About 20 years ago I visited the gardens of Japan to admire their subtle, concealed beauty, and perhaps to understand them a little better. We all know they are enigmatic, controlled, but they seemed to connect on a very deep level.
It was December when I first visited some of the major Japanese gardens. But far from being sterile and lifeless, their ‘emptiness’ was highlighted by one or two strategically placed Camellia sasanqua.
In Japan, traditionally native plants are grown singly to celebrate a season, and to focus the visitor’s mind on their especial beauty. (I can remember vividly queuing with my friends and colleagues to take a picture of a single blue gentian!) Less is certainly more. But on that cold, dry December day the pink camellia shone in the mid-winter sunshine. Its crisp, single flowers were perfect. One or two petals lay artfully on the ground.
It reminded me of a story of one very great, pioneering tea-master, Sen no Rikyu, who created and popularised the tea ceremony in Japan. He was training his son in the ways of garden-making and asked him to sweep away the fallen petals of a camellia. The son duly obeyed to the best of his ability, but his father was not impressed. He ordered the boy to clear more petals. Again, he obeyed. Again, Father was unimpressed. Once more, the boy was told to finish the job. “There, father. There are no more fallen petals now.” Rikyu then held the camellia by its main stem, and gave it a firm shake. Petals cascaded to the ground. “There, boy. That touch of naturalness is what we’re after”. You can imagine the boy’s reaction.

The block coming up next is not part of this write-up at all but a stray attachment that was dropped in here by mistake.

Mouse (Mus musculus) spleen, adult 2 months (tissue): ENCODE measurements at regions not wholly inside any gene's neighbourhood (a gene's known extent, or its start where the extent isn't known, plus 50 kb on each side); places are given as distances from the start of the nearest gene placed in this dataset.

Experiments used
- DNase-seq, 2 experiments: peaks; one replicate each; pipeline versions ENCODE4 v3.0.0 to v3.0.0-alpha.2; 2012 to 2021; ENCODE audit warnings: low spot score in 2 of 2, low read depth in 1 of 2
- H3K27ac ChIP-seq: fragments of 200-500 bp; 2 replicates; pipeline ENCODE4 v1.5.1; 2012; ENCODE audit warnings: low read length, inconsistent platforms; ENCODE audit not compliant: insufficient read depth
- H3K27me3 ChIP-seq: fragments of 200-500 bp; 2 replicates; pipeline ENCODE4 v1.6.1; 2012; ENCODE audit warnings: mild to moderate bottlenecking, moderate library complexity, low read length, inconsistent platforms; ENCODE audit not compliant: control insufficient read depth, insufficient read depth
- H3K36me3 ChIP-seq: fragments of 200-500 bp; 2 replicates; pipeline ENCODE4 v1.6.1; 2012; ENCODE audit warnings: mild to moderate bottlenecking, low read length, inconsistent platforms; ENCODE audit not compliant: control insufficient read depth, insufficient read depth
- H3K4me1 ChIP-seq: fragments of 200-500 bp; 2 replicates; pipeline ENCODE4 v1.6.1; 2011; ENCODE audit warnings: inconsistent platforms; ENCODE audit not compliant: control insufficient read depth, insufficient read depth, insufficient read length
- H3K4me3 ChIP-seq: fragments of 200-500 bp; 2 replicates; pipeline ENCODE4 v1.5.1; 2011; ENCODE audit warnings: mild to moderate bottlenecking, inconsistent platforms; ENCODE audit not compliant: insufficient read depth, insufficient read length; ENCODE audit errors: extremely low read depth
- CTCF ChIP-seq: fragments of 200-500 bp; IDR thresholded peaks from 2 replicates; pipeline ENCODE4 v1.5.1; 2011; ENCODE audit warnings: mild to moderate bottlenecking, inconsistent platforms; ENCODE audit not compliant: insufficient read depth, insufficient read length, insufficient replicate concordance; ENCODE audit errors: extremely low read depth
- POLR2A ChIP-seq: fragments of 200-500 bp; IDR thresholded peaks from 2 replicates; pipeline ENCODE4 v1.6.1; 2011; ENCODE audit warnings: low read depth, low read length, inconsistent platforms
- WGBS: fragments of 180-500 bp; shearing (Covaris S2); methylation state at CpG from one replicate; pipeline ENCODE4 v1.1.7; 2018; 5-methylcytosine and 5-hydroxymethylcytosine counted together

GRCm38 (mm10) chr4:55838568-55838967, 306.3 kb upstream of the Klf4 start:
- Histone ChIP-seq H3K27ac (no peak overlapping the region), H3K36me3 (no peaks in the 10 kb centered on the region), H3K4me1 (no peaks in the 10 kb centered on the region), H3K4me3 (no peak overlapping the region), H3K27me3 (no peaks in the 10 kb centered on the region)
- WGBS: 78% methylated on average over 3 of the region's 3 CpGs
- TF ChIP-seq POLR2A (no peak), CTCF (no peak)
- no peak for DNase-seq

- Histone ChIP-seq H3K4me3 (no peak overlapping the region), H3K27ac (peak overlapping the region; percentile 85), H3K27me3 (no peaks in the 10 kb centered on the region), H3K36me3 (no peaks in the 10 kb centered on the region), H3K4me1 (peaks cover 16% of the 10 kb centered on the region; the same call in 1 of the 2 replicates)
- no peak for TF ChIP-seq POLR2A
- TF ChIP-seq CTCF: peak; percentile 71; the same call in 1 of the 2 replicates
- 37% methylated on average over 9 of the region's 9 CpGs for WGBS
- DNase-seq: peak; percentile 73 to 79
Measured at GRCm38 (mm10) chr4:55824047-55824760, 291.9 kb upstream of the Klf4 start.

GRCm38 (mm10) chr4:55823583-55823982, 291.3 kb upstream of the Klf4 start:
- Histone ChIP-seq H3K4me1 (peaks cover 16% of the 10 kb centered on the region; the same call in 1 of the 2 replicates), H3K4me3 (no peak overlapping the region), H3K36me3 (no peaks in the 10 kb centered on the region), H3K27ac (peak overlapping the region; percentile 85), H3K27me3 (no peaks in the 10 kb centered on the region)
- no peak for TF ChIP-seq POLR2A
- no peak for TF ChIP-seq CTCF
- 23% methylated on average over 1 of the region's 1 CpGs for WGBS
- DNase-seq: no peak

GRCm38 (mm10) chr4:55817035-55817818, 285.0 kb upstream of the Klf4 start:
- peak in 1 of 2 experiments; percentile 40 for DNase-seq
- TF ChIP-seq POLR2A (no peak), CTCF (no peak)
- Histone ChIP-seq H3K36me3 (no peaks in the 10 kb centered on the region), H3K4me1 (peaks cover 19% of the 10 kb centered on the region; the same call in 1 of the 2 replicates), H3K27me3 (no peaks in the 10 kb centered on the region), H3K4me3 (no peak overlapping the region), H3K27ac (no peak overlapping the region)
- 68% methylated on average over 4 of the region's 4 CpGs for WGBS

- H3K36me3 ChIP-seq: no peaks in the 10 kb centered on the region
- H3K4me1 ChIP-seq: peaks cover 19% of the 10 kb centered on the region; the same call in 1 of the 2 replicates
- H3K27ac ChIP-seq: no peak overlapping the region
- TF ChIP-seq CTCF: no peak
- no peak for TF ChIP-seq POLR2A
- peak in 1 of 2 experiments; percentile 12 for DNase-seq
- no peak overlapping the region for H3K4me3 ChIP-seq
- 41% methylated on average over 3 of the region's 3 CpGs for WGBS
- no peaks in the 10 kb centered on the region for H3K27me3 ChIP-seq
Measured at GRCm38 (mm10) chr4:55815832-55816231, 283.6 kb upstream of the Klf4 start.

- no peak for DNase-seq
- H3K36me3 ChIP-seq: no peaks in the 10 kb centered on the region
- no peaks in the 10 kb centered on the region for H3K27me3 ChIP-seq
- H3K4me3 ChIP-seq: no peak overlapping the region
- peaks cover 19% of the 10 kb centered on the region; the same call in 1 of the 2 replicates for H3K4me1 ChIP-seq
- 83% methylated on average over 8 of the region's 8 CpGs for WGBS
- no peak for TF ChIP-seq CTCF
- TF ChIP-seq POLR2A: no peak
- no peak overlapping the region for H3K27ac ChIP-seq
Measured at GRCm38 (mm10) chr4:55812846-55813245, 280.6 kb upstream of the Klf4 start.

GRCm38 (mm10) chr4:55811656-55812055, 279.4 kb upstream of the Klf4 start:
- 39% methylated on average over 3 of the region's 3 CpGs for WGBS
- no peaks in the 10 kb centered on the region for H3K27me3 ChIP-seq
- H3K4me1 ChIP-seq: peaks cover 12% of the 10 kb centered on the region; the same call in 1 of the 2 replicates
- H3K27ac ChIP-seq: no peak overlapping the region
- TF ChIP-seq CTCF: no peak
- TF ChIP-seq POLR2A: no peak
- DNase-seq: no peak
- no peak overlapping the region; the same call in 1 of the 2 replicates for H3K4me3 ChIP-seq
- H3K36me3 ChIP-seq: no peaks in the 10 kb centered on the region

Since my encounter with these very special, winter-flowering camellias, I have found quite a few named varieties and bought them. I have C. sasanqua ‘Plantation Pink’, now in a 20-litre pot of ericaceous compost outside my lobby window, sheltered from the north and east. And last year I bought a C. sasanqua ‘Yuletide Red’ that was covered in single, Christmas-red flowers with a boss of bright yellow stamens.
They spend the winter on the north side of the house, where the walls protect them from the worst of the weather. They are not quite so hardy in the UK. And they face west: a trick I learned when we gardened in the acid soils of Kent. If the flowers get frosted, it is essential to let them melt and warm up again as slowly as possible. They are pruned to shape only during the six weeks following flowering. This is the only time of year when camellias, and rhododendrons, make ‘extension growth’. At any other time the flower-buds will already be forming.
So once again, this Christmas, I am hoping that the waxen flowers of these camellias will lend a glow and a warmth to the cold air. I plan to pick just one or two buds and bring them in for the festive table.